“Everyone should accept that Turkey and the Turkish Republic of Northern Cyprus cannot be excluded from the energy equation in the region,” said Turkish Vice-President Fuat Oktay in July.
On 6 August, Greece and Egypt hit back with a deal of their own, forming an exclusive economic zone that Greece said would cancel out the Turkish agreement with Libya.
As well as despatching its survey ship, Turkey has said licences for exploring new areas will be issued in the “western part of our continental shelf” from the end of the month. It has also announced the discovery of major gas reserves in the Black Sea,
Why have other countries got involved?
While several countries have stakes in energy resources in the Eastern Med, the conflict in Libya has also created regional rivalries.
Turkey backs Libya’s Government of National Accord (GNA), based in the capital Tripoli and recognised by the UN. But the UAE, Russia and Egypt support Libya’s eastern strongman Gen Khalifa Haftar. France has repeatedly denied backing Gen Haftar but tensions between Paris and Turkey spilled over when France accused the Turks of violating the Libya arms embargo.
That animosity has extended to the drilling row too. The EU backs Greece’s position and France has temporarily deployed a frigate and two Rafale fighter jets in the Eastern Med for joint naval manoeuvres with Greece off the island of Crete. The UAE has also reportedly sent some F-16s to Crete to take part.
Turkey is also holding rival exercises in the same area south of Crete.
The US has urged the two sides to talk and Nato Secretary-General Jens Stoltenberg has called for the situation to be “resolved in a spirit of Allied solidarity and in accordance with international law”.
Germany is seen as key to taking the heat out of the crisis and Foreign Minister Heiko Maas travelled to Athens and Ankara in late August, warning that “the least spark can lead to catastrophe”.
What are the legal issues?
Many Greek islands in the Aegean and the Eastern Mediterranean are within sight of the Turkish coast, so issues of territorial waters are complex and the two countries have come to the brink of war in the past.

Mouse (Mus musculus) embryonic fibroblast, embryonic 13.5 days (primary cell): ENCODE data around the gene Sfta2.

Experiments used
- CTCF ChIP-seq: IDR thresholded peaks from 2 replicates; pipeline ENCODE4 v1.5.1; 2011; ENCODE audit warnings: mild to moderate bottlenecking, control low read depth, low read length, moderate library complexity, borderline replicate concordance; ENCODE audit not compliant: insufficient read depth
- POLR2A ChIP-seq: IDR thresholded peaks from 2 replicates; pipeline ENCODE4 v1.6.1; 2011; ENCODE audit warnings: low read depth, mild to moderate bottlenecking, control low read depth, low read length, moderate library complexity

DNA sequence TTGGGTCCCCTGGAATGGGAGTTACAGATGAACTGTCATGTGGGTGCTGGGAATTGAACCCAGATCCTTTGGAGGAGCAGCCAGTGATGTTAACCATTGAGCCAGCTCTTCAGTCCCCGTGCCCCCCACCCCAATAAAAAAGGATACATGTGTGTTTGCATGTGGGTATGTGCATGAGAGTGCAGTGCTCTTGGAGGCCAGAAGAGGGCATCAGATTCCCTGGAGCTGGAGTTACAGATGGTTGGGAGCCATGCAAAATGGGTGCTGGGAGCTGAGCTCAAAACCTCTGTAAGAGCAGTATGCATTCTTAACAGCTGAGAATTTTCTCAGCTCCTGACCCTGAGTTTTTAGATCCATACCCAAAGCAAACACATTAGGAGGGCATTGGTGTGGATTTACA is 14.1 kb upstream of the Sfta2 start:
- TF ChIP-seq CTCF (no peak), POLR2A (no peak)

If Greece were to extend its territorial waters from six miles to the maximum of 12 allowed internationally, Turkey argues its sea routes would be severely affected.
“No way Turkey will consent to any initiative trying to lock the country to its shores,” Turkish President Recep Tayyip Erdogan has complained. Turkey has embraced a doctrine known as Blue Homeland (Mavi Vatan in Turkish), which aims to secure control of maritime areas surrounding its coasts.
But apart from territorial waters, there are exclusive economic zones (EEZs) in place, like that agreed between Turkey and Libya, but also like the Cypriot EEZ accords with Lebanon, Egypt and Israel.
And this latest row also involves continental shelves, which can stretch up to 200 miles from the shore.
Greece argues that the Turkish survey ship that set sail from Antalya is encroaching on its continental shelf, pointing to a large area off the Greek island of Kastellorizo, 2km from the Turkish mainland.
While Athens has called on Turkey to leave its continental shelf immediately, Turkey insisted last month that “islands that are far from the mainland and closer to Turkey cannot have a continental shelf”.
Turkey’s vice-president said last month that Ankara was tearing up maps “drawn to imprison us on the mainland”, and Ankara insists it is acting within the UN’s Law of the Sea. media captionFor more than 40 years Cyprus has been a divided island.